December 1, 2017–February 26, 2018
The exhibition, which explored the importance of artists' studios from the post-war period to the present day, included a photograph by Marshall titled Black Artist (Studio View) (2002) and Rhoades's installation Mixing Desk and Chair / Yellow Ribbon in Her Hair (2002).
Designed by the Spanish firm Aranguren + Gallegos Arquitectos, ICA Miami's new 37,500-square-foot location in the city's Design District provides double the exhibition space of its former building, with the addition of a 15,000-foot sculpture garden.
November 12, 2017–April 1, 2018
The Brant Foundation Art Study Center presented an exhibition by Jason Rhoades (1965-2006) featuring a selection of works from The Brant Collection and other significant works from throughout his career. By bringing together iconic installations and rarely seen sculptures, the exhibition offered an insightful look at Rhoades's powerful and persuasive oeuvre. The artist is known for his highly original, large-scale sculptural installations, of which the significant examples My Brother/Brancuzi (1995), The Grand Machine / THEAREOLA (2002), and Untitled (from the body of work: My Madinah: In pursuit of my ermitage…) (2004) will feature in this exhibition. A selection of videos pertaining to the works on view will also be presented.
Until his untimely death in 2006 at age 41, Rhoades carried out a continuous assault on aesthetic conventions and the rules governing the art world, wryly subverting those conditions by activating them within his practice. He conceived his works as part of an ongoing project in which the installations were continuously altered and supplemented. Underpinned by a unique combination of humor and conceptual rigor, his practice redefined and expanded the space in which artworks are both made and exhibited. With a firm belief in the ultimate freedom of expression for artists, Rhoades circumvented notions of taste and political correctness in a candid pursuit of the creative impulse itself.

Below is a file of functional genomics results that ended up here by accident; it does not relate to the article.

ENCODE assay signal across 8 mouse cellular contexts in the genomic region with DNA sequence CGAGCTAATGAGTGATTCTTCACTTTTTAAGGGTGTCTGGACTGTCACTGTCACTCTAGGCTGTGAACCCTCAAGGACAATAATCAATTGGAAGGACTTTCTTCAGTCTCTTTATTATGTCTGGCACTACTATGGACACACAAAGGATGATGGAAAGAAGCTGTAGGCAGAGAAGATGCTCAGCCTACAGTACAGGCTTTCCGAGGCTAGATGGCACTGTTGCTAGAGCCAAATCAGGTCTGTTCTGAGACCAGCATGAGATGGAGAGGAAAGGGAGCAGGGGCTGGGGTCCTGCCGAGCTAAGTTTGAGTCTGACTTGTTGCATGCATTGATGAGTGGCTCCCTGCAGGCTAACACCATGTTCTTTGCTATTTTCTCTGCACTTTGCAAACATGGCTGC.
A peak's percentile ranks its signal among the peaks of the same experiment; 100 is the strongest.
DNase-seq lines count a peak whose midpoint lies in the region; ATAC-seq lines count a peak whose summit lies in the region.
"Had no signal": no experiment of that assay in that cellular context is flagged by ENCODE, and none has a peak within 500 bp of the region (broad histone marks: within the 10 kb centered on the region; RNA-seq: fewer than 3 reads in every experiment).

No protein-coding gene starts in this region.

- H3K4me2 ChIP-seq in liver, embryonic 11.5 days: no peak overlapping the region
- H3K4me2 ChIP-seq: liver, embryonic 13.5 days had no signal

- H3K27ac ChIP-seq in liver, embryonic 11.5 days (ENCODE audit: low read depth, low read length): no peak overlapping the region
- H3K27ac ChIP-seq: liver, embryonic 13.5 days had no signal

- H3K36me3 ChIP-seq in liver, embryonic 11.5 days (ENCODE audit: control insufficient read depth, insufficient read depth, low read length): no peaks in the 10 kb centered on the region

In a review of the exhibition in Forbes, Clayton Press writes, "Rhoades was an adventurer, who might be called a 4-H Club romantic. The 4-H slogan is 'Learn by Doing.' Rhoades did . . . The complexity of Rhoades's installations is exceptional, often consisting of seemingly countless components. Large installations are filled with smaller ones. Smaller ones are composed of groups and units . . . For The Brant Foundation Art Study Center to undertake this exhibition demonstrates its serious commitment to scholarship."
Wednesday, February 14, 5–7 PM
Open House at The Brant Foundation
The gallery presented Sutter's Mill, an installation by Jason Rhoades, in Art Basel Unlimited 2017.
Sutter's Mill (2000) is Rhoades's reconstruction of Gold Rush pioneer John Sutter's still-extant water-powered sawmill in Coloma in California, near the artist's childhood home. Using aluminum pipes from Rhoades's 1999 Perfect World installation at the Deichtorhallen Hamburg, the life-size structure was first presented at David Zwirner in New York in 2000. Per the artist's instructions, the installation in Art Basel Unlimited will be constantly dismantled and rebuilt by trained handlers during the course of the fair. Next to the model of the mill, various items including replacement pipes, protective headgear, and polishing cloths are laid out on wooden stands to indicate that work is always in progress.